The third book, 'Child Harold' (Roger Rowe : Arbour Editions Chapbook No.20), contains the actual text of Child Harold, it is believed for the first time in a dedicated volume.  The text is fairly well known, but it is ordered in the way outlined briefly by Clare scholar Salman Al Wasiti in an appendix to his PhD thesis in the 1970s.  The order of Clare's Child Harold poems has been debated for 50 years, but not published in this form until now.

The fourth book, to be published in June 2021, 'A Length of Road' (Robert Hamberger : John Murray Press), is a part memoir, part travel-writing, part literary criticism, it is a deeply profound and poetic exploration of class, gender, grief and sexuality through the author's own experiences and through the autobiographical writing of poet John Clare. Clare attempting to return to his idealized first love, Mary, unaware that she had died three years earlier.

Three Springs


[Image:  Glinton Church and graveyard]

For some while Clare found the reports of Mary Joyce's hard to believe, but then in late 1841 he wrote this...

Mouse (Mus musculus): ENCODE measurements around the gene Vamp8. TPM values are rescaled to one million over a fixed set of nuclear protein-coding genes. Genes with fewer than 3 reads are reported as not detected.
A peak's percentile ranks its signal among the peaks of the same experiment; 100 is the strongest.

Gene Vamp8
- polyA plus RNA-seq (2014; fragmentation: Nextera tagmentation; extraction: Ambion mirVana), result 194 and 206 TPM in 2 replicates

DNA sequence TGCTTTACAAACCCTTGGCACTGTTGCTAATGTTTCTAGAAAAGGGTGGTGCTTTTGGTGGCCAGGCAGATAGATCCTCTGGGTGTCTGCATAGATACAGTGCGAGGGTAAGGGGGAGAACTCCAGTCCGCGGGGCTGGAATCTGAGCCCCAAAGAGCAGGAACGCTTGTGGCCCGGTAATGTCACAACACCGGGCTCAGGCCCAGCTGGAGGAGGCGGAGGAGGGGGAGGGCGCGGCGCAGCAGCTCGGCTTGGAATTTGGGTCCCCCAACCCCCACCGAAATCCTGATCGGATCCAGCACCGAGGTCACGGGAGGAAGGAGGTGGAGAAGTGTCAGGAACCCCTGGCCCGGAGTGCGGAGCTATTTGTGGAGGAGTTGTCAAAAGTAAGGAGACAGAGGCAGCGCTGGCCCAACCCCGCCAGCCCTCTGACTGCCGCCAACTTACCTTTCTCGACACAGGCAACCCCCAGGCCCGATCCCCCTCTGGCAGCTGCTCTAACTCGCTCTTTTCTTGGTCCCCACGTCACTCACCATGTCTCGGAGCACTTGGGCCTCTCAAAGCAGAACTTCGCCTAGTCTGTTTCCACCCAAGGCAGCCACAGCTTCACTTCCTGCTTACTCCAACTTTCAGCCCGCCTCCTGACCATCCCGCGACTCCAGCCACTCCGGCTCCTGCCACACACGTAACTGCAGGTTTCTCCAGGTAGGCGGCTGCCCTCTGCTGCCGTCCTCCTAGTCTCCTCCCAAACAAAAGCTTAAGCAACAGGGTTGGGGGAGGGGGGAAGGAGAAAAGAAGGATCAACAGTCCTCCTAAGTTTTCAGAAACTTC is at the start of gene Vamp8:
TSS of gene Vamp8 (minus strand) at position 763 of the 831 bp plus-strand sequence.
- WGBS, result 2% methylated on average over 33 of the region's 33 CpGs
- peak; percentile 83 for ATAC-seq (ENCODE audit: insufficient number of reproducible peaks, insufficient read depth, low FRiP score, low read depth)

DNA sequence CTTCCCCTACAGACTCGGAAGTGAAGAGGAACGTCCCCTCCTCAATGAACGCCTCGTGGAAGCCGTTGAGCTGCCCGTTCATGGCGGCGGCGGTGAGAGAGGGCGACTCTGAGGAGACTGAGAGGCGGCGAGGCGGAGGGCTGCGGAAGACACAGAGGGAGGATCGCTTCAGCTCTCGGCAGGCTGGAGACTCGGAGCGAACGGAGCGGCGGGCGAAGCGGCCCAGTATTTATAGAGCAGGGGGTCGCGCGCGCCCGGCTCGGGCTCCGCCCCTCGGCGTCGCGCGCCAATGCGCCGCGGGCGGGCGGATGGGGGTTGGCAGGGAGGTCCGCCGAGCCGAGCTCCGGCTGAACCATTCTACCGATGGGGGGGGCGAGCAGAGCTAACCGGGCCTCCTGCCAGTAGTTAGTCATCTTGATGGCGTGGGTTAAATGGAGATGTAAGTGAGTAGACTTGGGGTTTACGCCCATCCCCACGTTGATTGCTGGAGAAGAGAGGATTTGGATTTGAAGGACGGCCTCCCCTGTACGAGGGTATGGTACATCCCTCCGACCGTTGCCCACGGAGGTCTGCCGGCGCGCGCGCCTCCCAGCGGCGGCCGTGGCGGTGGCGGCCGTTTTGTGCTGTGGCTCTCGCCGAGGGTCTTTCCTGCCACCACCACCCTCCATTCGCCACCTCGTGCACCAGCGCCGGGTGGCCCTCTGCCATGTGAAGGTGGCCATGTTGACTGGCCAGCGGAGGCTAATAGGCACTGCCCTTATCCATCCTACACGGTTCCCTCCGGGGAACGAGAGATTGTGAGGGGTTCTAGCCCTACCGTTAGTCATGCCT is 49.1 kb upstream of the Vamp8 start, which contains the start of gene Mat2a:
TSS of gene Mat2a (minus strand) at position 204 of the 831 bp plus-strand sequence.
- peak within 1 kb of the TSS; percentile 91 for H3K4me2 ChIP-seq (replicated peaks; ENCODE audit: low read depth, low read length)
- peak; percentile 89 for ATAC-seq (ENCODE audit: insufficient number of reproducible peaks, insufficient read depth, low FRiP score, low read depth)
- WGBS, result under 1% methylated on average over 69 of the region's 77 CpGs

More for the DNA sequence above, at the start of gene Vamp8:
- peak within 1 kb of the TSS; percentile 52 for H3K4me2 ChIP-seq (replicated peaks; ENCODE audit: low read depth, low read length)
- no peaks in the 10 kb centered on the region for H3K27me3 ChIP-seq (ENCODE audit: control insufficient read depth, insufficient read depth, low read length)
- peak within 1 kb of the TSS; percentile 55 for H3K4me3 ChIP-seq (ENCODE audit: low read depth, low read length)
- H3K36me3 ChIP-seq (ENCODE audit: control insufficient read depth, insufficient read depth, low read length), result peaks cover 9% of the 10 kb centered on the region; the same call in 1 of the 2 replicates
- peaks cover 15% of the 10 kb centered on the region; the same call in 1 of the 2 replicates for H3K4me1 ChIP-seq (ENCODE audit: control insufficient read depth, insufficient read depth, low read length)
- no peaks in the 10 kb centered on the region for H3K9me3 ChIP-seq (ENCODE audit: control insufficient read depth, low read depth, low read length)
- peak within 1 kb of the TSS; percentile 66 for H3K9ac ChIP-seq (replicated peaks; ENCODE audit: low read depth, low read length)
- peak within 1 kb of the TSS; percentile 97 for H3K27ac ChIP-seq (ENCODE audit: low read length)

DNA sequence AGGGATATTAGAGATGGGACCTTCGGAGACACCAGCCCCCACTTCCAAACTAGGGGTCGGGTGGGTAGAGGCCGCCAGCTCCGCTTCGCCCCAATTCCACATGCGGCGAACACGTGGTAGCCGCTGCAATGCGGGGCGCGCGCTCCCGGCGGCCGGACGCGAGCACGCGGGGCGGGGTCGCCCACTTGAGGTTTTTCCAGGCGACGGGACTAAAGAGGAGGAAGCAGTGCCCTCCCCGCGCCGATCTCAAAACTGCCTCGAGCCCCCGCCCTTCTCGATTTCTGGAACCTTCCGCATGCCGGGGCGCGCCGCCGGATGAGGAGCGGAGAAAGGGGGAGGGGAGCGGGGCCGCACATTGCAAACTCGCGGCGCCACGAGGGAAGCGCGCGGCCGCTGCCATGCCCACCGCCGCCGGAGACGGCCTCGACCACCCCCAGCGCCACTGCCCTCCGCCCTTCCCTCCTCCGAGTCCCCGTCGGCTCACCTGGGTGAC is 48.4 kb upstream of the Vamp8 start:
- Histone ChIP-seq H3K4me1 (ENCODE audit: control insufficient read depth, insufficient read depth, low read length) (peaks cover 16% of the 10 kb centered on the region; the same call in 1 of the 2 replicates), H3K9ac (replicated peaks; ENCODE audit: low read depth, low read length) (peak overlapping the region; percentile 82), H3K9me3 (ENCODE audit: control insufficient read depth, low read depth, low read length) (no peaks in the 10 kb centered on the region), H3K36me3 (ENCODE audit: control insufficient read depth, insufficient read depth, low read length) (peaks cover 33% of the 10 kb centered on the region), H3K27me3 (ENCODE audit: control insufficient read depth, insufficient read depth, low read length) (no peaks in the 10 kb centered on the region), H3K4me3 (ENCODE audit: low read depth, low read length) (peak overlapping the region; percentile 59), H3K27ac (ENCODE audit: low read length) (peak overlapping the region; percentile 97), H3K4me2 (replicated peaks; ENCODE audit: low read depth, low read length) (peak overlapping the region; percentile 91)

O Mary dear, three Springs have been

Three Summers too have blossomed here

Three blasting Winters crept between

Though absence is the most severe

Another Summer blooms in green

But Mary never once was seen


I've sought her in the fields & flowers

I've sought her in the forest groves

In avenues & shaded bowers

& every scene that Mary loves

E'en round her home I seek her here

But Mary’s absent every-where


‘Tis autumn & the rustling corn

Goes loaded on the creaking wain

I seek her in the early morn

But cannot meet her face again

Sweet Mary she is absent still

& much I fear she ever will


She died three years before, the day after Clare's birthday.